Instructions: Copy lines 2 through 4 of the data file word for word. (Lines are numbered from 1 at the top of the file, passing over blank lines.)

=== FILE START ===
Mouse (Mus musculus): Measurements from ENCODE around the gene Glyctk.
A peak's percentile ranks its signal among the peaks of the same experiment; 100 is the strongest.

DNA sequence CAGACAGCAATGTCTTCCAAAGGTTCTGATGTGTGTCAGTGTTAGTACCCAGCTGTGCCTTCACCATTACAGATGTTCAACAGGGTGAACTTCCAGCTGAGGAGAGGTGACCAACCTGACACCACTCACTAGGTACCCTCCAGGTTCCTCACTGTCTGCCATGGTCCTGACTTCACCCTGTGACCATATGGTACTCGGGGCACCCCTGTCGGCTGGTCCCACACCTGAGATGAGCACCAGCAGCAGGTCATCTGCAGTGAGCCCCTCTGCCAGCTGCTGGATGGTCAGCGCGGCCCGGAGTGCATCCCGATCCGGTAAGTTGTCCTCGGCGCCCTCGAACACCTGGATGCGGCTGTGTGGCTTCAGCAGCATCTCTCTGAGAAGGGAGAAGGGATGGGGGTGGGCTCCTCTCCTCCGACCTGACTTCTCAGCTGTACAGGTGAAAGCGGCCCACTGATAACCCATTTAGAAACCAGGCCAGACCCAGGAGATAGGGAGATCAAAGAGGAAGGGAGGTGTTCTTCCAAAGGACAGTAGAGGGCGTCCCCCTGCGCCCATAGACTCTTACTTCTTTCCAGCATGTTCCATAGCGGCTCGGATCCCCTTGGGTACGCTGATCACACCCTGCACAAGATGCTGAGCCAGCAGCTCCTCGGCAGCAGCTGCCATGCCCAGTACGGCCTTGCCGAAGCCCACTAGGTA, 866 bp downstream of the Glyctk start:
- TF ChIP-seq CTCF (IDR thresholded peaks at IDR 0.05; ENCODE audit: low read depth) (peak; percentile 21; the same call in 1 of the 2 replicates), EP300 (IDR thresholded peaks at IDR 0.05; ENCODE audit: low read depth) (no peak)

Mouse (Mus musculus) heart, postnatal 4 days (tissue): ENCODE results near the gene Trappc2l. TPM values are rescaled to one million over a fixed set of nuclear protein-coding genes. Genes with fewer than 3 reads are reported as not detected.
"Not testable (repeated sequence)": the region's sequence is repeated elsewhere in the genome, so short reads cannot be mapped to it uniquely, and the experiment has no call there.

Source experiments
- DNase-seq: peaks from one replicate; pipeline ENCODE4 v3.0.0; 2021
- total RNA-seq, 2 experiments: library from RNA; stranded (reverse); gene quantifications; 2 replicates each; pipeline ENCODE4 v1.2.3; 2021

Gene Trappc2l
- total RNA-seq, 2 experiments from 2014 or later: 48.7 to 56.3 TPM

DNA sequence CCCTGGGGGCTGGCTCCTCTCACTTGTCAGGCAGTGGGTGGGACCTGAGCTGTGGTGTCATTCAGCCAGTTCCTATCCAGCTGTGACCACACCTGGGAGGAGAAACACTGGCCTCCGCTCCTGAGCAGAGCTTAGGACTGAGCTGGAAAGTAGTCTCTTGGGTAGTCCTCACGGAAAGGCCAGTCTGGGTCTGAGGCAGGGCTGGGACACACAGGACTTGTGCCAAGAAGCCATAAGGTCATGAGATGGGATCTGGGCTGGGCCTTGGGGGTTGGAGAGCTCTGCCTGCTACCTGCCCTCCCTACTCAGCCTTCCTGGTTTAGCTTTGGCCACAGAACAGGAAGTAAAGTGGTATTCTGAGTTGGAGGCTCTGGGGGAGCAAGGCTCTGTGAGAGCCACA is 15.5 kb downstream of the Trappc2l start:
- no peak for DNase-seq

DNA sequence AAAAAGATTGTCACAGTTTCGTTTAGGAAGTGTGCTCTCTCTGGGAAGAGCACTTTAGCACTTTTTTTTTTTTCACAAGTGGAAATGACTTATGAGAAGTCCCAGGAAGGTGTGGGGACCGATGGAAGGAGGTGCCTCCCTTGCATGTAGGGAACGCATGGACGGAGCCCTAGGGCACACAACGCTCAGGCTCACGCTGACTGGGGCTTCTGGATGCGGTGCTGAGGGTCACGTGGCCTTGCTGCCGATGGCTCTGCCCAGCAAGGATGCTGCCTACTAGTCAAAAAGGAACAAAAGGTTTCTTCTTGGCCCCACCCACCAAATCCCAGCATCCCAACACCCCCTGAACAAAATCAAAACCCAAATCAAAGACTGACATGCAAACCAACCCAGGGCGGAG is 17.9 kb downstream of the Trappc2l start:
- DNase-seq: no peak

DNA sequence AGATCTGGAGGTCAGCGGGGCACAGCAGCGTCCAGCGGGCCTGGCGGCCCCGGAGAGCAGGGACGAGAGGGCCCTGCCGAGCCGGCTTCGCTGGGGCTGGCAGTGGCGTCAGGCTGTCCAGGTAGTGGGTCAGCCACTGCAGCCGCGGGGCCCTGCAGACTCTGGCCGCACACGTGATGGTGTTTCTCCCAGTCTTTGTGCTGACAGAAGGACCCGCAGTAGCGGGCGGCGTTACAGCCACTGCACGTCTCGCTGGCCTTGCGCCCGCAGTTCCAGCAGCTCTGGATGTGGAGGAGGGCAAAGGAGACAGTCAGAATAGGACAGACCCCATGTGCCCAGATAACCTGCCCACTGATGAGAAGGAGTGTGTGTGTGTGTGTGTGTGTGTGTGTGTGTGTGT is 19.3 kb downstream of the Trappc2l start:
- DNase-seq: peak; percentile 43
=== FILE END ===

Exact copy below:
A peak's percentile ranks its signal among the peaks of the same experiment; 100 is the strongest.

DNA sequence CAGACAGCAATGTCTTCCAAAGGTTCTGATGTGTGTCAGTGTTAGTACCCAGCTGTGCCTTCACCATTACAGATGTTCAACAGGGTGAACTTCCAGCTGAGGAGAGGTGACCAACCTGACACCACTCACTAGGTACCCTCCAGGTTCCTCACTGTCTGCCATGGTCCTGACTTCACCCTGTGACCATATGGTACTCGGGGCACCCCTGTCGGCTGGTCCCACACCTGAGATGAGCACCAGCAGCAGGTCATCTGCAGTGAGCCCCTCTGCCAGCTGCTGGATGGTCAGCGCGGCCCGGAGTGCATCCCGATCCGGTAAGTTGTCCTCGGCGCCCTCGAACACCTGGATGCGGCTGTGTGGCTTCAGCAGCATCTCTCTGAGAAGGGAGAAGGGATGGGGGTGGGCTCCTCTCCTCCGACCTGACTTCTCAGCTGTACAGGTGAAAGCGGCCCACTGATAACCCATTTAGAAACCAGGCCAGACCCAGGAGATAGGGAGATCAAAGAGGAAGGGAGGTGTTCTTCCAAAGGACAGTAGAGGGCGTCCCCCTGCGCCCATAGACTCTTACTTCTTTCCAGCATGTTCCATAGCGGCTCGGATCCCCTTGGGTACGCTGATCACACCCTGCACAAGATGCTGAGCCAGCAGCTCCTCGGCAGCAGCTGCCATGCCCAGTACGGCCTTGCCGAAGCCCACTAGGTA, 866 bp downstream of the Glyctk start:
- TF ChIP-seq CTCF (IDR thresholded peaks at IDR 0.05; ENCODE audit: low read depth) (peak; percentile 21; the same call in 1 of the 2 replicates), EP300 (IDR thresholded peaks at IDR 0.05; ENCODE audit: low read depth) (no peak)